Our two principal presidential candidates, challenger Mitt Romney and incumbent Barack Obama, have differing views on the current adequacy of the nation’s defense capability. Speeches and extemporaneous rhetoric aside, neither of their official, eponymous campaign websites clearly define such adequacy or how they’d reach it.
The national media and much of America is watching the Colorado wildfire drama in rapt, apocalyptic fascination. For those who are just now recognizing the scope of the disaster, S&R has been writing about this (and predicting it) for some time now. If you’d like to better understand the causes of the explosion of wildfires in the summer of 2012, here’s a quick set of links to get you caught up.
- Will 2012 be the summer when Colorado finally burns to the ground?: Back in March we were talking about the specific conditions that have, in fact, caused these runaway fires. And hoping for rain that never arrived. Continue reading
Did you know you have a Facebook email address? Maybe you did and maybe you didn’t. But if you have a Facebook account you have a Facebook email. And that email is now your default email on FB.
WTF? You didn’t do that. NOBODY would do that. As Kashmir Hill writes at Forbes, it’s a lame attempt by our friends at Facebook to force their service on you. Gervais Markham is even more pointed:
In other words, Facebook silently inserted themselves into the path of formerly-direct unencrypted communications from people who want to email me. Continue reading
Those grad students in the business of writing dissertations about media and newspapers now have an old topic with a new twist: Who owns the media now? Critic Ben Bagdikian, author of six editions of “The Media Monopoly,” traced ownership of America’s media through decades of consolidation. In a PBS interview at the end of the last century, he said:
[T]he media is increasingly owned by a few very large multinational corporations. By the media, newspapers, magazines, books, movies, television and radio. This is growing.
And the consequence of this? Continue reading
Kenneth Waltz, the noted international relations scholar, wrote an article for the July/August issue of Foreign Affairs, titled “Why Iran Should Get the Bomb” (behind a pay wall). Not “We Can Live With an Iranian Bomb,” but an actual declaration that “it would probably be the best possible result” of the “current standoff” — the “one most likely to restore stability to the Middle East,” in fact. Continue reading
That’s the takeaway from a NYTimes Green blog post today. The blog reports that Dr. Craig Allen, a USGS research ecologist, says fire pattern has changed from frequent and large ground fires to infrequent crown fires that utterly destroy the landscape. And climate disruption plus natural climate cycles are combining in such a way that grasses and shrubs are replacing the forests.
In related news, the InciWeb site (the interagency site that collects wildfire information in one place to help track and fight wildfires) reports that parts of the High Park fire area near Ft. Collins, CO have been so hot that “mosses and lichens are burning on granite rock.” Continue reading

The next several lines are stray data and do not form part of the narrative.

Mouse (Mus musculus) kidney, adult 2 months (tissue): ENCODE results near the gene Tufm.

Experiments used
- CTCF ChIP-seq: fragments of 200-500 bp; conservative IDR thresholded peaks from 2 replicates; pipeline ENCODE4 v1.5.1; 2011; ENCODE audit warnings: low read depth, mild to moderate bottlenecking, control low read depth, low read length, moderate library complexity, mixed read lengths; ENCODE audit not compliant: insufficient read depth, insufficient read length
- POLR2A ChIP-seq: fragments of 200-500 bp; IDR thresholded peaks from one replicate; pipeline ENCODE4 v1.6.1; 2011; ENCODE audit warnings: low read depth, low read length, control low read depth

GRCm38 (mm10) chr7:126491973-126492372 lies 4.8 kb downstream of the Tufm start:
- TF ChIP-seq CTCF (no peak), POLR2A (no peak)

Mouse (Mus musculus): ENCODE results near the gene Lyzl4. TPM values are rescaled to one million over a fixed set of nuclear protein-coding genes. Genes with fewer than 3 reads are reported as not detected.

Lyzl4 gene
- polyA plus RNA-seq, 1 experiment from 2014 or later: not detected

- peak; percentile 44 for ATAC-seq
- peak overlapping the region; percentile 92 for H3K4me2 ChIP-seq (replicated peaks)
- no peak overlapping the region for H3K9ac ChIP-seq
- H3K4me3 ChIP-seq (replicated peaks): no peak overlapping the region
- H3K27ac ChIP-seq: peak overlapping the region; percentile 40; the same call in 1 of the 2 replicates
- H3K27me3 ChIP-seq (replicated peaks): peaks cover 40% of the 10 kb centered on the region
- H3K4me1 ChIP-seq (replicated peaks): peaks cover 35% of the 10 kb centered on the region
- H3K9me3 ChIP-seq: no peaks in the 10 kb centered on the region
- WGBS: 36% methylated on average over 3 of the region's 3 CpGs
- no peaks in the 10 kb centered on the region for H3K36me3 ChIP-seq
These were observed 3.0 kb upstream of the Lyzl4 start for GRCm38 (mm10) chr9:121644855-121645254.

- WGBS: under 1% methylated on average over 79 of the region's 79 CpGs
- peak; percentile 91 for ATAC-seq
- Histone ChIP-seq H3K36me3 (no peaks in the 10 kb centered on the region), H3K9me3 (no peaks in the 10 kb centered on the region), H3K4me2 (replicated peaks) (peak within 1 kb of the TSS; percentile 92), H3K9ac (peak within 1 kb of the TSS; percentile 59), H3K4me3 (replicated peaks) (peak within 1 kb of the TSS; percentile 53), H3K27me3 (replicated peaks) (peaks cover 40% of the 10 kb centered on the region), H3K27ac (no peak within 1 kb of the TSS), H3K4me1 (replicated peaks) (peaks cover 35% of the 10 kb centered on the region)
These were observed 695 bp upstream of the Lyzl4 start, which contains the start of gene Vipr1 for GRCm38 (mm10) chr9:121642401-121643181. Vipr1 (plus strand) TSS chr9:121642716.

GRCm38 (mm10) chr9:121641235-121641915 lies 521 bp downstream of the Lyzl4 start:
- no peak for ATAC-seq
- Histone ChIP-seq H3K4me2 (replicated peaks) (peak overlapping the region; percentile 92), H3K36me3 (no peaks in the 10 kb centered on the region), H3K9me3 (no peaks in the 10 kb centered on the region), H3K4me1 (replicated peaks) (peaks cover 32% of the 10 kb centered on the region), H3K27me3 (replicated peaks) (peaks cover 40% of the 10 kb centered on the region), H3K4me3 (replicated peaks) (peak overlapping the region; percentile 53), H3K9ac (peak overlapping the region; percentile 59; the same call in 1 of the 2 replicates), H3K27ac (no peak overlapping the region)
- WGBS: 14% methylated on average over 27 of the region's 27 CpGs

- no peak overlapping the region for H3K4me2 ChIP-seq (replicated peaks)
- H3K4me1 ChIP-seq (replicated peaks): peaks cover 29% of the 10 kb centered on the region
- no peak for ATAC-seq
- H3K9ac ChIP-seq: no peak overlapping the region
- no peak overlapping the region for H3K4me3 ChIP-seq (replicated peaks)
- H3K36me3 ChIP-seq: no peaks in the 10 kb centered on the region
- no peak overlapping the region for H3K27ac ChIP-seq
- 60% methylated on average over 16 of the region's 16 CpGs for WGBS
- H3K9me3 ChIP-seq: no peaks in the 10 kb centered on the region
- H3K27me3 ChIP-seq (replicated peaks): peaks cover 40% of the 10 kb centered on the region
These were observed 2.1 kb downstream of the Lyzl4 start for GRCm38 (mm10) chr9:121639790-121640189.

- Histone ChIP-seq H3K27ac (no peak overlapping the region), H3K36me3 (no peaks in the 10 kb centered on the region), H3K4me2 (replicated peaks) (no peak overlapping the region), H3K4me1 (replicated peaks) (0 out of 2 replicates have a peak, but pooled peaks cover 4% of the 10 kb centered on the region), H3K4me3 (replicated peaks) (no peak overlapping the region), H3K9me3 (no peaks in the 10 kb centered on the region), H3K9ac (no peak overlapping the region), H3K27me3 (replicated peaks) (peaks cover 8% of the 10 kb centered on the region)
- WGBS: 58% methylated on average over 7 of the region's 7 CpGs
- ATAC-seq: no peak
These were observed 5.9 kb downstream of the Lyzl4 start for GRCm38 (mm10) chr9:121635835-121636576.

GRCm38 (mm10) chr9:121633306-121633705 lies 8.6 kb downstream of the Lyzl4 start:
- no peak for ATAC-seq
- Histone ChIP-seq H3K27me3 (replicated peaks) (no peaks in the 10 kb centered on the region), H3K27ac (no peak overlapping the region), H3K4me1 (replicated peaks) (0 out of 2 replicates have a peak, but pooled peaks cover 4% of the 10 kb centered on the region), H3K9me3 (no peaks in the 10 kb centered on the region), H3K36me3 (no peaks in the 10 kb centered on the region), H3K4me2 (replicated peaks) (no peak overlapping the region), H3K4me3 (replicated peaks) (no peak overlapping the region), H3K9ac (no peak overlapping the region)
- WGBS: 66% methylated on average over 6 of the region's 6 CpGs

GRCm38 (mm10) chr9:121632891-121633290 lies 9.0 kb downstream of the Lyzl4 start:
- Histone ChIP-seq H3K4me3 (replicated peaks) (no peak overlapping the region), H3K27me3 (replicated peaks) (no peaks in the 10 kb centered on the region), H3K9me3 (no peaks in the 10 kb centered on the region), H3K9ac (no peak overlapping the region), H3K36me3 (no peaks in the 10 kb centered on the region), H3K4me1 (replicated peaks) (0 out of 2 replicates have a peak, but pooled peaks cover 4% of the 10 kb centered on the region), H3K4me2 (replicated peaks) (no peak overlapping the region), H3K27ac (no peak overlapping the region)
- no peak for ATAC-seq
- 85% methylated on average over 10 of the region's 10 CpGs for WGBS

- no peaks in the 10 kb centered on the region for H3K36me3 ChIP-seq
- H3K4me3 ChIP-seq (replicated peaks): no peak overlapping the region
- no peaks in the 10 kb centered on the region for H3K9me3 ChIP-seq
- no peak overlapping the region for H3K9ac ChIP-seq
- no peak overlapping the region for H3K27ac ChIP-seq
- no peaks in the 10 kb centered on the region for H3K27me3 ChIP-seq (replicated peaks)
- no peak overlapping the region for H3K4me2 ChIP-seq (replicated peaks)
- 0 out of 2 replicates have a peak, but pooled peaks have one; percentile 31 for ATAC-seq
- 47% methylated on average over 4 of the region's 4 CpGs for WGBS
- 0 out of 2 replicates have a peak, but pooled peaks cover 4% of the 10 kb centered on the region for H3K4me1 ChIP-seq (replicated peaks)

I. May 30th, 2010. Winston-Salem, North Carolina. In which I insist upon the veracity of the enclosed.
The characters in the following narrative were once really alive, even the kangaroo.
What is your name?
How old are you?
Do you have any relatives?
Are you married?
Where do you live?
Where do you work? Continue reading
by Lee Camp
By Greg Stene
As a long-time shooter and advertising copywriter, I really do not like visual cliches. Everything in me says I should look to create something new. And photos of flowers are not new. But in looking at the shots I took recently at Portland’s Rose Garden and viewing them at 100% for editing purposes, I saw that smaller sections of the whole became something completely different. Viewing the flower was transformed into another kind of experience. And that change in meaning is what these images are about. They have little to do with flowers anymore.
He knocked briskly on the door, hoping it conveyed his irritation. That damn leak was making a mess in his condo and he wanted it fixed.
He knew he shouldn’t get so upset over a leaking pipe which could be quickly repaired; but the events of the last few years had changed him and he just wasn’t himself. The sudden deaths of Ralph Weber and Eddie Montini, good friends and members of the Thursday afternoon poker club, had him feeling disconcerted and powerless even before Nancy, his wife of fifty-four years, succumbed to a weak heart, leaving him alone and isolated.
He also felt cut off by the changes in his condo building which had been a warm, lively community of the recently retired when he’d moved in with Nancy. He’d spent hours in the clubhouse playing pool with new-found friends and the building was filled with the joyful noise of visiting grandchildren on weekends. Continue reading
Is the sky falling on this Beacon on the Hill, ending a century of Yankee dominance, crushing the greatest, most brashly exceptional nation known to mankind? Is this worldwide wonder of freedom and democracy, the intersection of divine history and human destiny, kaput, on its last legs, about to implode? Not quite, not yet, and that’s no endorsement of the status quo: powers-that-be hold high trump cards.
Every generation endures end-of-the world scenarios, and we still dread last century’s, nuclear holocaust. Drama — let alone anxiety – commands our attention and heartstrings. Pandemics, portable nukes, fiery asteroids, religious mania, starvation, rightwing nuts, and looming climate change, all threaten millions. But anxiety, even nightmare projections, do not mean Armageddon is upon us, nor that pundits suddenly discover reliable crystal balls. Discretion is the better part of this valor.